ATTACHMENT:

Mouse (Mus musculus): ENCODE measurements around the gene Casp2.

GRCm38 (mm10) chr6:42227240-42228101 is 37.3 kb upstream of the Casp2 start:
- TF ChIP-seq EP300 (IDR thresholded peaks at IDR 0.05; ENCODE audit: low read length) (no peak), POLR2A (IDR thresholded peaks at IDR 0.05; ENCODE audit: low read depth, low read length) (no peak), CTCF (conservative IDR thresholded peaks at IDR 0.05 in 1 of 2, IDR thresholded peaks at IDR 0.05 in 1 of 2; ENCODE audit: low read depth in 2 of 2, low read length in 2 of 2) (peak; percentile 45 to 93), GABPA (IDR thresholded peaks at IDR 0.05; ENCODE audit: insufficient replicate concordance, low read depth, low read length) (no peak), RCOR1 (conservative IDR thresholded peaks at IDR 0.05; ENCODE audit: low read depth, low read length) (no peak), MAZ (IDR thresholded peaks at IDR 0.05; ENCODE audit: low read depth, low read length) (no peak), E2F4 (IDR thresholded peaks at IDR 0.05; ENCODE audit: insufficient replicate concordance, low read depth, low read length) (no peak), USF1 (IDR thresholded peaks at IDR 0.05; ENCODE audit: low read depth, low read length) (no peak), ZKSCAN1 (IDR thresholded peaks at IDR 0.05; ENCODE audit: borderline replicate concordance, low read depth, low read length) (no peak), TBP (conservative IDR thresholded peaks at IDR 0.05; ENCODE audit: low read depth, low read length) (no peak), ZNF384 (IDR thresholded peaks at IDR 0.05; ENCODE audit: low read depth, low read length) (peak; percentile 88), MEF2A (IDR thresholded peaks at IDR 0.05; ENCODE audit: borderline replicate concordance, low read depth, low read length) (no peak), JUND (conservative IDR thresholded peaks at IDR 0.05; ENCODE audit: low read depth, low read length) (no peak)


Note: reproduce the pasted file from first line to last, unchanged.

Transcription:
Mouse (Mus musculus): ENCODE measurements around the gene Casp2.

GRCm38 (mm10) chr6:42227240-42228101 is 37.3 kb upstream of the Casp2 start:
- TF ChIP-seq EP300 (IDR thresholded peaks at IDR 0.05; ENCODE audit: low read length) (no peak), POLR2A (IDR thresholded peaks at IDR 0.05; ENCODE audit: low read depth, low read length) (no peak), CTCF (conservative IDR thresholded peaks at IDR 0.05 in 1 of 2, IDR thresholded peaks at IDR 0.05 in 1 of 2; ENCODE audit: low read depth in 2 of 2, low read length in 2 of 2) (peak; percentile 45 to 93), GABPA (IDR thresholded peaks at IDR 0.05; ENCODE audit: insufficient replicate concordance, low read depth, low read length) (no peak), RCOR1 (conservative IDR thresholded peaks at IDR 0.05; ENCODE audit: low read depth, low read length) (no peak), MAZ (IDR thresholded peaks at IDR 0.05; ENCODE audit: low read depth, low read length) (no peak), E2F4 (IDR thresholded peaks at IDR 0.05; ENCODE audit: insufficient replicate concordance, low read depth, low read length) (no peak), USF1 (IDR thresholded peaks at IDR 0.05; ENCODE audit: low read depth, low read length) (no peak), ZKSCAN1 (IDR thresholded peaks at IDR 0.05; ENCODE audit: borderline replicate concordance, low read depth, low read length) (no peak), TBP (conservative IDR thresholded peaks at IDR 0.05; ENCODE audit: low read depth, low read length) (no peak), ZNF384 (IDR thresholded peaks at IDR 0.05; ENCODE audit: low read depth, low read length) (peak; percentile 88), MEF2A (IDR thresholded peaks at IDR 0.05; ENCODE audit: borderline replicate concordance, low read depth, low read length) (no peak), JUND (conservative IDR thresholded peaks at IDR 0.05; ENCODE audit: low read depth, low read length) (no peak)